Family Home

Washing Dishes

Monday mornings are always a bit slow around here.

Sunday evenings blur as we rush to leave for Awanas by 4:45 P.M. (too early to eat supper–see my latestThis is the Way We Wash Our Clothes sidebar survey), and we return home by 8:30-ish just famished! Thankfully, my dear husband always has his special dish prepared for us: peanut butter and scrambled egg sandwiches on toast, plus whatever he can scrounge up for a side. Still, we all get to bed after ten o’clock, nothing unusual for me and hubby, but it’s enough of a late night that my two older girls sleep in a bit on Monday morning. (Another plus to homeschooling!)

I normally am the chief dishwasher on weekend nights, while the girls do them on weeknights, but lately toddler has been champing at the bit to finish her supper, dump her plate in the sink and begin the washing all by herself. She just LOVES to wash dishes, usually with 7 yo by her side. Since it was wa-ay too late for such a long drawn out process last night, I promised her I’d save them for her to do this morning while we started school.

Up early (of course, when are toddlers not, I ask you?) she dragged me out of bed, slurped down a carton of strawberry yogurt and protested at me filling the sink with hot, soapy water.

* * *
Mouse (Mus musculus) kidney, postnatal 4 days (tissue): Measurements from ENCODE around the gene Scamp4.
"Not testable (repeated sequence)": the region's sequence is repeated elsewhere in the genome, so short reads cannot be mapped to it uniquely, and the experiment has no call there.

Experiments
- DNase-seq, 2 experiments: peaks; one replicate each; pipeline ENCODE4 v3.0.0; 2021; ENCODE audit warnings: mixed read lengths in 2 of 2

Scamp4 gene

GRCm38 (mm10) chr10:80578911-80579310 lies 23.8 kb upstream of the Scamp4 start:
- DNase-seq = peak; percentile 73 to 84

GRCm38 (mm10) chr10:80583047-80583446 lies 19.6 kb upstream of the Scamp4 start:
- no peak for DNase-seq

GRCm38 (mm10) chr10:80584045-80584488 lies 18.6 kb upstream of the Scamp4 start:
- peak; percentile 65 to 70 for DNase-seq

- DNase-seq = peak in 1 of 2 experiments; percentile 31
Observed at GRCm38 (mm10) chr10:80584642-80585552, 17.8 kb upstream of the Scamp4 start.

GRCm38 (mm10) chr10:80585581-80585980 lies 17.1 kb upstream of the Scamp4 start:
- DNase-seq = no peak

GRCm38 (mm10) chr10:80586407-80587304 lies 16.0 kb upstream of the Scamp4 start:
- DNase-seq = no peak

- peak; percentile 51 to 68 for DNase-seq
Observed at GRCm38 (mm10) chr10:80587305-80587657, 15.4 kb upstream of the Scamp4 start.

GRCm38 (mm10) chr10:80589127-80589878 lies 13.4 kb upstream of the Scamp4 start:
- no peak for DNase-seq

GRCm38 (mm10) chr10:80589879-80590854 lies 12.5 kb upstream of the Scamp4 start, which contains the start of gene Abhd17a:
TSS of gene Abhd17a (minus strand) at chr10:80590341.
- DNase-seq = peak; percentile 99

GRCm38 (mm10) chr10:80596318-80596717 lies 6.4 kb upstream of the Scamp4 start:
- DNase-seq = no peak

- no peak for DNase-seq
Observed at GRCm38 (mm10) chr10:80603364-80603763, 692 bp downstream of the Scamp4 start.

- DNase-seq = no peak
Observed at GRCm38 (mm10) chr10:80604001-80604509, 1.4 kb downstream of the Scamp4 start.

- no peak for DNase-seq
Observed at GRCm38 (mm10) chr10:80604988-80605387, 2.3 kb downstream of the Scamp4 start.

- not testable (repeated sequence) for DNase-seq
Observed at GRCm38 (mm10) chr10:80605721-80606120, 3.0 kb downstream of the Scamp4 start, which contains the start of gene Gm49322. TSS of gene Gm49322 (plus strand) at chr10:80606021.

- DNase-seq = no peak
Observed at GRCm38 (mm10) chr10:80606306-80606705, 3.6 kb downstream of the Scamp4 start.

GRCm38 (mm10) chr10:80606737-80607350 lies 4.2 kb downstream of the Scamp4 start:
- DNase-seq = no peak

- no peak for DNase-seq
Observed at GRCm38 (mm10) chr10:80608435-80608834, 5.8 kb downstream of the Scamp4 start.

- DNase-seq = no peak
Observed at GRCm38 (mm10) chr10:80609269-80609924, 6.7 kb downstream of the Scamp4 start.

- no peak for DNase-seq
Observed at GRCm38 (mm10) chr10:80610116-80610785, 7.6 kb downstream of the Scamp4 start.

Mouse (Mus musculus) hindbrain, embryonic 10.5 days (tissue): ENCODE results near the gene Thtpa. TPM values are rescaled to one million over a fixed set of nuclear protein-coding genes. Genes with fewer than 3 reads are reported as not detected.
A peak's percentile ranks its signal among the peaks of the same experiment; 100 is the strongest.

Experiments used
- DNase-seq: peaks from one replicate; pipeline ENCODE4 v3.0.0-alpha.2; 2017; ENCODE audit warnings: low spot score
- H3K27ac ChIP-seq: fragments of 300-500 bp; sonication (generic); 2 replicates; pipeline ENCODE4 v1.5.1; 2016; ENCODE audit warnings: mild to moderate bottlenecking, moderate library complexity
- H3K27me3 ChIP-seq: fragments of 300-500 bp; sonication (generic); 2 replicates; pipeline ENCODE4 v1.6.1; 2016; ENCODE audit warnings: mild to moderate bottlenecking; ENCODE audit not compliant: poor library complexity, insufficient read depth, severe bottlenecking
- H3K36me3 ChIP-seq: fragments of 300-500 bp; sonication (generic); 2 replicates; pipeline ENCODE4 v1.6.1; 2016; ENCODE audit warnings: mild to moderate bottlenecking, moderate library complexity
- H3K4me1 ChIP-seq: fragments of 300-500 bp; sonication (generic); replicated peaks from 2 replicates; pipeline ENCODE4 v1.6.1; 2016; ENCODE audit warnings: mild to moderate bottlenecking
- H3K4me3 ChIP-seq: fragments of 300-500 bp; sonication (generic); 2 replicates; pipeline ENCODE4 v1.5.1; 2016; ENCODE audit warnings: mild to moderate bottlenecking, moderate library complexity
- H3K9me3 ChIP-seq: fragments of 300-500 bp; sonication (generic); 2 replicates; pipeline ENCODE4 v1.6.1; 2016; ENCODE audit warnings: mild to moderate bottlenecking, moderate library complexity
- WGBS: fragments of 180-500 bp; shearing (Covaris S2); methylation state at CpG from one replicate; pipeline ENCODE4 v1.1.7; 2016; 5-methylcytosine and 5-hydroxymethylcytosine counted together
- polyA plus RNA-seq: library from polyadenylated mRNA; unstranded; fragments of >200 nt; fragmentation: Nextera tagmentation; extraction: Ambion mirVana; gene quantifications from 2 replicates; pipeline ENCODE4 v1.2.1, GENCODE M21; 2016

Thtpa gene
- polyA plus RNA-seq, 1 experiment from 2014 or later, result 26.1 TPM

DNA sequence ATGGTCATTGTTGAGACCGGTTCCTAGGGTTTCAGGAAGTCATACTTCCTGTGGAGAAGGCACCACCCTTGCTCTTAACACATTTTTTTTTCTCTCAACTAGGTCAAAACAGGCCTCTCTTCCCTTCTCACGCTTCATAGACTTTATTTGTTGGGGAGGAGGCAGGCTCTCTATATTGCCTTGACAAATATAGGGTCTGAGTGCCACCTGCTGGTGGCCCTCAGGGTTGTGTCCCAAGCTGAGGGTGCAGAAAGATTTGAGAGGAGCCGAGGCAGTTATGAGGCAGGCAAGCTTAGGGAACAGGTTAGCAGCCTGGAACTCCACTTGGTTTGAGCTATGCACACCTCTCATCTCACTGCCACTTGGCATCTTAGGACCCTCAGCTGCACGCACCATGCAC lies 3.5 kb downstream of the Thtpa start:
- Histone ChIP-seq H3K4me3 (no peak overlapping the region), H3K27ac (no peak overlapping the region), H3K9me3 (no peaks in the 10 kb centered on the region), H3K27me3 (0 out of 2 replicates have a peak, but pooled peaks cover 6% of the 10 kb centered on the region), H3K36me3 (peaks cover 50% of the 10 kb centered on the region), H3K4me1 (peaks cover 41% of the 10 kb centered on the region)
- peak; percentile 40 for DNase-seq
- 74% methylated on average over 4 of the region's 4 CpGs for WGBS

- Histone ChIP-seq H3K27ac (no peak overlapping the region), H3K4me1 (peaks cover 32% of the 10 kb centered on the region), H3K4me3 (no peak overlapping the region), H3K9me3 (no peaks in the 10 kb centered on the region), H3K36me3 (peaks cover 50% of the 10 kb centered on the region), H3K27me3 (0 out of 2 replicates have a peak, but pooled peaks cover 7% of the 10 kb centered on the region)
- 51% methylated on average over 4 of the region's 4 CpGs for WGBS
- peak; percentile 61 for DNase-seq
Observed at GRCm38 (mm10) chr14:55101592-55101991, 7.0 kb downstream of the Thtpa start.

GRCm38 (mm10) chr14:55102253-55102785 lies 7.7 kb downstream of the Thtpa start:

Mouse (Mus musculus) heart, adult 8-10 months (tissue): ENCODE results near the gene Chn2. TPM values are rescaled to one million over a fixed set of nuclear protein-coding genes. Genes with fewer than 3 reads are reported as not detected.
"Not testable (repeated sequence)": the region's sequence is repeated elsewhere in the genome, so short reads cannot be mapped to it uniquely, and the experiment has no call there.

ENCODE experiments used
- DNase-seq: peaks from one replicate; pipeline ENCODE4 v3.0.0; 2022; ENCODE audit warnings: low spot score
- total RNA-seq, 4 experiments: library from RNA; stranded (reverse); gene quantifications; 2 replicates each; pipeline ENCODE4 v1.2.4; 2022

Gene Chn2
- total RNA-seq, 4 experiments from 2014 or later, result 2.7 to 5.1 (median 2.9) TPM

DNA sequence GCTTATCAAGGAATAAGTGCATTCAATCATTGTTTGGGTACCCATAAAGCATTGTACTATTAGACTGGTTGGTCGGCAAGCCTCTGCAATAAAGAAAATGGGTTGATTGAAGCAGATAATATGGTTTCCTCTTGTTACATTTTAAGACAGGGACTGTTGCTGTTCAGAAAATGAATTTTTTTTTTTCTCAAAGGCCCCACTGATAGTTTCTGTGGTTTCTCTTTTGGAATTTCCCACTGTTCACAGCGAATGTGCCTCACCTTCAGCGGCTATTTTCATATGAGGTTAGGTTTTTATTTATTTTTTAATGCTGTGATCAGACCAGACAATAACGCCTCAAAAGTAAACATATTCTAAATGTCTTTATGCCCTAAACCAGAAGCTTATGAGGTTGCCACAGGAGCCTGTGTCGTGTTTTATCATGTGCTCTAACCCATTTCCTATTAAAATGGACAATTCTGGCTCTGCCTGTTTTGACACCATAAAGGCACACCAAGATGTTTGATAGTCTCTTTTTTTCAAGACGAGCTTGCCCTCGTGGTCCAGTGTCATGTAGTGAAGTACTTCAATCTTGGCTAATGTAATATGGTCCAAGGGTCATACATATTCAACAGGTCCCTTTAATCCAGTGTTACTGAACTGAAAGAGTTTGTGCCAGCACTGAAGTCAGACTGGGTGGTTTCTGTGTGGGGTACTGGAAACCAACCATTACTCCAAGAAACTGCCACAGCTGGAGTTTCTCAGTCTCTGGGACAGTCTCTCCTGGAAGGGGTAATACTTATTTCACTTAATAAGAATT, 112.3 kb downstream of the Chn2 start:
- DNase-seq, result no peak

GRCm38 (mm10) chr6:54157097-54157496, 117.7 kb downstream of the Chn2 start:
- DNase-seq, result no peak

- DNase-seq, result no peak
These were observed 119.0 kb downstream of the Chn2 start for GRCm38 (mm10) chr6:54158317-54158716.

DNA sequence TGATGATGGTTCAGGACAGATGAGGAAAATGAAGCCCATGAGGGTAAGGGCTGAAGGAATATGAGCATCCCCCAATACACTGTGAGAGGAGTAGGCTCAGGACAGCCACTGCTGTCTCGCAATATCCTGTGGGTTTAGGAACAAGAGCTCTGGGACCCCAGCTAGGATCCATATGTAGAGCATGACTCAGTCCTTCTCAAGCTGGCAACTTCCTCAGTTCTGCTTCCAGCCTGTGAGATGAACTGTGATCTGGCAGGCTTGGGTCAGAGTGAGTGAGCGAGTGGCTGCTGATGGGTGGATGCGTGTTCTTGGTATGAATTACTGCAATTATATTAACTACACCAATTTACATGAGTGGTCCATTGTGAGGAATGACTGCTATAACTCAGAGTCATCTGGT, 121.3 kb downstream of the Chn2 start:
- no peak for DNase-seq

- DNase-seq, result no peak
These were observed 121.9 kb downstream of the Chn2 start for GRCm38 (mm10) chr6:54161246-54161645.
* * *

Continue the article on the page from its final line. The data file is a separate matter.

“Don’t wash without me!” (wish you could have seen her yogurt besmeared mug!)

“I’m not, I’m just filling it up for you.” (and discreetly pre- scrubbing all the silverware and cups–just in case…)

We pushed two chairs up to the sink and tied her Winnie the Pooh halter-apron on, and got to work. Two chairs? One for the soapy sink, and one for the rinsing sink–this way she could walk her way to the dish drainer. By the way, this is a great way to ensure your kitchen floor a clean start for the day…

Anyway, children even as young as 3 love to help, don’t they? And when it comes to washing dishes, I don’t know if any toy compares, at least not currently, to my three year old.

Well, excepting maybe “Frog”, our four-week-old fluffy Border Collie…


The Coal-Diamond Transformation

Words to Live By, HopeThis past Sunday found us seated in a cozy Baptist adult Sunday school class. We visited hubby’s aunt’s church, as she’d recently returned from a mission trip to Africa and would share about it during the morning service.